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Networked water citizen organisations in Spain: Potential for transformation of existing power structures in water management

Nuria Hernández-Mora
Department of Human Geography, University of Seville; Seville, Spain; nhernandezmora@us.es

Violeta Cabello
Department of Human Geography, University of Seville; Seville, Spain; vcabello@us.es

Lucia de Stefano
Department of Geodynamics, Universidad Complutense de Madrid, Madrid, Spain; lstefano@ucm.es

Leandro del Moral
Department of Human Geography, University of Seville; Seville, Spain; lmoral@us.es

Abstract: The shift from hierarchical-administrative water management toward more transparent, multi-level and participated governance approaches has brought about a shifting geography of players, scales of action, and means of influencing decisions and outcomes. In Spain, where the hydraulic paradigm has dominated since the early 1920s, participation in decisions over water has traditionally been limited to a closed water policy community, made up of economic water users, primarily irrigator associations and hydropower generators, civil engineering corps and large public works companies. The river basin planning process under the Water Framework Directive of the European Union presented a promise of transformation, giving access to non-economic water users, environmental concerns and the wider public to water-related information on planning and decision-making. This process coincided with the consolidation of the use of Information and Communication Technologies (ICTs) by the water administration, with the associated potential for information and data generation and dissemination. ICTs are also increasingly used by citizen groups and other interested parties as a way to communicate, network and challenge existing paradigms and official discourses over water, in the broader context of the emergence of “technopolitics”. This paper investigates if and in what way ICTs may be providing new avenues for participated water resources management and contributing to alter the dominating power balance. We critically analyse several examples where networking possibilities provided by ICTs have enabled the articulation of interest groups and social agents that have, with different degrees of success, questioned the existing hegemonic view over water. The critical review of these cases sheds light on the opportunities and limitations of ICTs, and their relation with traditional modes of social mobilisation in creating new means of societal involvement in water governance.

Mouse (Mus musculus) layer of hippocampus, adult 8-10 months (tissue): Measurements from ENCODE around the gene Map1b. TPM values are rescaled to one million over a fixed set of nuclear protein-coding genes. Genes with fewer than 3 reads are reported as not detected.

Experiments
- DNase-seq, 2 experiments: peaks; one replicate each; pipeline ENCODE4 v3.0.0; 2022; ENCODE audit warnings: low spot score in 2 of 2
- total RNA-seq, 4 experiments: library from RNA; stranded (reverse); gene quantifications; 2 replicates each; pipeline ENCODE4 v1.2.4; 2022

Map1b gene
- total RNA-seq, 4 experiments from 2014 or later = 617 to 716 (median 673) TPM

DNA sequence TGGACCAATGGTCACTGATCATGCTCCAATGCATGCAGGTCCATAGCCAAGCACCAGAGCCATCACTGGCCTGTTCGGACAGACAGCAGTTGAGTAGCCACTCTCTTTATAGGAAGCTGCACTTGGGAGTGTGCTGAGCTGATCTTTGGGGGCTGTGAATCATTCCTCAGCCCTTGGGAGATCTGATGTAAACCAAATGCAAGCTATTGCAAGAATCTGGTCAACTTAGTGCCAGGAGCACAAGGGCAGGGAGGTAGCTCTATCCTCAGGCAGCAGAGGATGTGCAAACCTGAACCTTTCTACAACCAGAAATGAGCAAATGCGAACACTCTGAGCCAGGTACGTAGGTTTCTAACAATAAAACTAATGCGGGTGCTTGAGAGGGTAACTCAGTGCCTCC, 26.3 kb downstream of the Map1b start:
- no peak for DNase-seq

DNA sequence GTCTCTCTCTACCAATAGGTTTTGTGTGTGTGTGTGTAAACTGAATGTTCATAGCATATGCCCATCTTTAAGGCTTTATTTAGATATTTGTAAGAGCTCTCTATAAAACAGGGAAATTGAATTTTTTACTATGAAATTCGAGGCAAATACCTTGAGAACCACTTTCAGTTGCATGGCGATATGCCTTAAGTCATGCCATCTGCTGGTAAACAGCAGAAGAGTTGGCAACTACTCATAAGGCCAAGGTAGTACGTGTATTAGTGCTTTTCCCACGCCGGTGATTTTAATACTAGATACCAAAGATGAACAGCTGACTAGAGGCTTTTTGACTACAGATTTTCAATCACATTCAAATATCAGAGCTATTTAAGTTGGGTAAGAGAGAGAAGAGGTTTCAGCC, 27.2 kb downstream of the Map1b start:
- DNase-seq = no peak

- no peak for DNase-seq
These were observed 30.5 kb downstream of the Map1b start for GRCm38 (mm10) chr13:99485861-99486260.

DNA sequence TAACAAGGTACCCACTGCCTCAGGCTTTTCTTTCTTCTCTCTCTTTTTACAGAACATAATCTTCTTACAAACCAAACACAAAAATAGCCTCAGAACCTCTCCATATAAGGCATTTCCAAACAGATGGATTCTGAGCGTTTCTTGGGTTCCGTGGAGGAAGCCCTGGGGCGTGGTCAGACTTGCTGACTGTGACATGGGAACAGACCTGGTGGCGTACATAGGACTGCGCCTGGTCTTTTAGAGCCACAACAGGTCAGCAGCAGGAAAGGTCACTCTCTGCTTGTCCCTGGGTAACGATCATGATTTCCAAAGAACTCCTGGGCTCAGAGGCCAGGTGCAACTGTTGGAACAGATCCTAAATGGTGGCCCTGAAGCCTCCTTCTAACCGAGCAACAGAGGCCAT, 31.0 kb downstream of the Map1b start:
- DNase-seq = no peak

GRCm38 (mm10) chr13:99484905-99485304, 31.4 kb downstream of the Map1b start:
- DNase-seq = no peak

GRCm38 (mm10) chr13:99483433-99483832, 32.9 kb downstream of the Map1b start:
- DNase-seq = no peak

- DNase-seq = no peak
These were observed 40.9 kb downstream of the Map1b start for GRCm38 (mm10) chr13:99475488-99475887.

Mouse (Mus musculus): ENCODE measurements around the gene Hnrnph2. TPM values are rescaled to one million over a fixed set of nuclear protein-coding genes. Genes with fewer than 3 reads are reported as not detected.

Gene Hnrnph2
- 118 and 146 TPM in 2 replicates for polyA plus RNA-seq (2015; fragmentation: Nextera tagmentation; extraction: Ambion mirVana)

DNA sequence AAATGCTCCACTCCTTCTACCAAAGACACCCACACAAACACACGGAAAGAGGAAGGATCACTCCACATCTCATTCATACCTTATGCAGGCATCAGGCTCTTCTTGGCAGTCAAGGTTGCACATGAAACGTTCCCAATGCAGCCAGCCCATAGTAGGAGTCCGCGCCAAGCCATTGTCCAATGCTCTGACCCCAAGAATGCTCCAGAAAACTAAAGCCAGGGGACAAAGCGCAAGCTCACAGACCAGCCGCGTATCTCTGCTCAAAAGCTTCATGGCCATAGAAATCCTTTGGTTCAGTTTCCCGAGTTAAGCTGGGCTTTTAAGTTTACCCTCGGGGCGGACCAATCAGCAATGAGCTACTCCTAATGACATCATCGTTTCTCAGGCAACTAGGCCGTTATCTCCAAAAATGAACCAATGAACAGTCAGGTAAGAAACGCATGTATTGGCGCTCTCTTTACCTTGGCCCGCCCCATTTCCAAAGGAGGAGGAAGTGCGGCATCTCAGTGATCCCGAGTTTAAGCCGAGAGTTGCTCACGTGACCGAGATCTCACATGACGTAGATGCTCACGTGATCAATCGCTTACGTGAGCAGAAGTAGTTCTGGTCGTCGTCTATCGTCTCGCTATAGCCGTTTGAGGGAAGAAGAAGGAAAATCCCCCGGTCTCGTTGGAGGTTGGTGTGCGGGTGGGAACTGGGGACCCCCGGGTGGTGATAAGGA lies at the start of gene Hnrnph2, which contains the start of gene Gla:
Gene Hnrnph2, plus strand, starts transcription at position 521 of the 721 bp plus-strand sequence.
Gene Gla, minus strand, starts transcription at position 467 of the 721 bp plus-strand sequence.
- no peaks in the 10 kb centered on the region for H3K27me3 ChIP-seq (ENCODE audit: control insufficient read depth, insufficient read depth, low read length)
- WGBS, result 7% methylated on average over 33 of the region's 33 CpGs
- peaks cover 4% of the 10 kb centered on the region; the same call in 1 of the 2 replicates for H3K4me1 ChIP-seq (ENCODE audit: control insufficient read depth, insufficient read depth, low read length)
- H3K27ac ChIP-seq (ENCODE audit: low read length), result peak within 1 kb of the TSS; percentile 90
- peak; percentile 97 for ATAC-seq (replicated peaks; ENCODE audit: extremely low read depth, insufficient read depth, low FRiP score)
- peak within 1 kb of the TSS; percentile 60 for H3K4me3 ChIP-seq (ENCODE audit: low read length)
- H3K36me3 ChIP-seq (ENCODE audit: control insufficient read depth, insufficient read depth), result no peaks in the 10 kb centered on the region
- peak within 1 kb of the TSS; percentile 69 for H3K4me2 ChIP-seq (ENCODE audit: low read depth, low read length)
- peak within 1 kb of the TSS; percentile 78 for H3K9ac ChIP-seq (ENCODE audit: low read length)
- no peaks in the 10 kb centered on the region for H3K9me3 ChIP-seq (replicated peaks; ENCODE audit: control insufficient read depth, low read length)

Keywords: ICTs, water governance, social networks, public participation, power, Spain



 

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Does social media benefit dominant or alternative water discourses?

María Mancilla-García
Department of Financial Law, Political Economy and Philosophy of Law at the University of Malaga, Malaga, Spain; m.mancillagarcia@qeh.oxon.org